According to Australia’s top architect, the national built environment is at risk of losing any form of substance or cultural contextualisation.
Australian Institute of Architects (AIA) gold medalist Lawrence Nield has gone so far as to say many structures in the built environment are essentially ‘zombie buildings’ and has called on architects to move away from the ‘look at me’ architecture styles that competes with its surroundings rather than reflecting them.
“Now an architect, not a society or the taste of the aristocracy, decides individually on a building’s language,” he says. “This has turned our city environments into an often-noisy collection of individually competing buildings that are expressions of architects’ personality. We are getting a look-at-me architecture that does not have any cohesion in the city.”
According to Nield, the seeming competition between buildings and their surroundings has led to a standardised aesthetic or high performance look. That look, he argues, leads these buildings to appear empty and soulless.
“More buildings, because of performance glass, are becoming zombie buildings,” he says.
Vancouver-based industry professionals have made similar comments about the state of their city, with architect Gair Williamson asserting that demand for this modern, glass-dominated building aesthetic has led to the Canadian city appearing soulless as well.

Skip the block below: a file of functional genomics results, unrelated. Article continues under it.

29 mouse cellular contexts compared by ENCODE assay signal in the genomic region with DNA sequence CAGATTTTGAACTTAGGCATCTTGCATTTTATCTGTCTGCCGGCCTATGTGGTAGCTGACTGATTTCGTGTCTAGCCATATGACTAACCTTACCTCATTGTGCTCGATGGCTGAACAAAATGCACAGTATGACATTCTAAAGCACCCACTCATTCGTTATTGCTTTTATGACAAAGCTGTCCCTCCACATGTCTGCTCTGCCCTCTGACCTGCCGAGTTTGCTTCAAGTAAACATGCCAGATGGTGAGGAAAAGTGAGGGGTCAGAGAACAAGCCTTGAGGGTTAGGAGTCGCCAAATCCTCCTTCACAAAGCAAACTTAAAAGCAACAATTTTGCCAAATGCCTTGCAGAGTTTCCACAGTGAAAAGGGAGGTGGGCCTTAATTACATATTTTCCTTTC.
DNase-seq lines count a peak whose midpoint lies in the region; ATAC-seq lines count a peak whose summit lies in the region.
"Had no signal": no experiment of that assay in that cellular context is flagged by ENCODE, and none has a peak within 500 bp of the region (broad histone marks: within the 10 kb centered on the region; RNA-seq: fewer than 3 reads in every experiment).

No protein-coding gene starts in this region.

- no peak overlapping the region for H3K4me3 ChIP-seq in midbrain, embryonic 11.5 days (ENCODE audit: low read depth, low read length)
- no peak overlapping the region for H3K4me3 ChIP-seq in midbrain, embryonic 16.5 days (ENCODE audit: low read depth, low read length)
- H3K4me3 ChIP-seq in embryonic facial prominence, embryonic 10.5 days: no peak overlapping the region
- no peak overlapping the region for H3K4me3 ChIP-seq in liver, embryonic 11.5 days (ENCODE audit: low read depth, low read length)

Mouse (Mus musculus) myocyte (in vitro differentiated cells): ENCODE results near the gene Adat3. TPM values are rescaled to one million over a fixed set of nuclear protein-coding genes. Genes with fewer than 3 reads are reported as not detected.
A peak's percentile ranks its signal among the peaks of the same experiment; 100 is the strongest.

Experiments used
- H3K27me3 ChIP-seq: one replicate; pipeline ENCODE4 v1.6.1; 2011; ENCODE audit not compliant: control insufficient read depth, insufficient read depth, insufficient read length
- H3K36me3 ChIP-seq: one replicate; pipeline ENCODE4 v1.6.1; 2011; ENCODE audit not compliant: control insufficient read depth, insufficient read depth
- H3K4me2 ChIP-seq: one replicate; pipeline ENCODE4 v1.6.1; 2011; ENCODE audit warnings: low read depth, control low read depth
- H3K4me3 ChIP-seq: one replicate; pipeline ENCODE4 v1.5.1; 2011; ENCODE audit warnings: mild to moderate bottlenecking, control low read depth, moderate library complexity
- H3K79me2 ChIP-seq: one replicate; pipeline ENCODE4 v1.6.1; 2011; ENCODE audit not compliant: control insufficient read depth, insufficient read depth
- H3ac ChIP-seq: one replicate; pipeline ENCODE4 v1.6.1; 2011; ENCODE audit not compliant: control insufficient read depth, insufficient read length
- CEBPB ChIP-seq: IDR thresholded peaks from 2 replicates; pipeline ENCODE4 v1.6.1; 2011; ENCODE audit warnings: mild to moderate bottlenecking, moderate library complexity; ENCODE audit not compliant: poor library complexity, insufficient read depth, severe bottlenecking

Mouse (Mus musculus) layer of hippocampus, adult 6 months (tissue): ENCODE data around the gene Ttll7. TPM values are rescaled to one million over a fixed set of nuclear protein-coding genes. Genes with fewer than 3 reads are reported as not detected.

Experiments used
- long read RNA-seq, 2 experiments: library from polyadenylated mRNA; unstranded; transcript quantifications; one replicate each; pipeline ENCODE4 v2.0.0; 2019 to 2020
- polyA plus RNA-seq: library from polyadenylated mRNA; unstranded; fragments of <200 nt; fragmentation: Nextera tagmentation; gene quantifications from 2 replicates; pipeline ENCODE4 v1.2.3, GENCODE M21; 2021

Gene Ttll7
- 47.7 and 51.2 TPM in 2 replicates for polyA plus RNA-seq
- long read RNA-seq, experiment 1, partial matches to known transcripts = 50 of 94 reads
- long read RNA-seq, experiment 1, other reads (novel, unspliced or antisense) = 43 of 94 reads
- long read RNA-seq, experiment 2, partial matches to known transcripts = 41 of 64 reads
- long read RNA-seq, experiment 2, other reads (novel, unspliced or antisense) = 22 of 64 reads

“The trouble with architecture in Vancouver is that many architects are failing to look at the substance of how people inhabit buildings,” says Williamson. “They’re looking at how buildings appear. It’s about style over substance.”
Nield says obvious factors such as a trend towards high performance glass aesthetics and strengthened industry competition have facilitated this shift toward ‘zombie buildings.’ The star architect also identifies inward focus as a reason behind this contextual disconnect. In an address to the Tasmanian industry while on a speaking tour, Nield praised the built environment in Tasmania for its outward focus and strong connection to the waterfront – a key goal for Australian cities Australia, but one that state industries often struggle to achieve.
“Hobart is almost unique in not having wrecked its waterfront, in that it is a balanced city,” says Nield.
While ensuring buildings fit contextually within their environment, and aiming to create communities rather than a grouping of strictly unique and insular buildings are keys to breaking this ‘zombie building’ trend, a reconnection to the artistry of architecture also stands as a vital piece of the puzzle.
Nield asserts that the art of drawing and having a tactile design experience is integral in creating architecture with soul and in creating successful buildings.
“Young architects need to be able to draw,” says Nield. “Drawing is the handwriting of architecture.”
Many in the global architecture industry have called for an end to the lifeless glass skyscraper style, with the AIA’s top Australian architect taking up the cause on home soil.
Uniqueness and innovation design cohesion can be achieved through shared industry goals and ideals. All that remains is to bring these goals and ideals to fruition.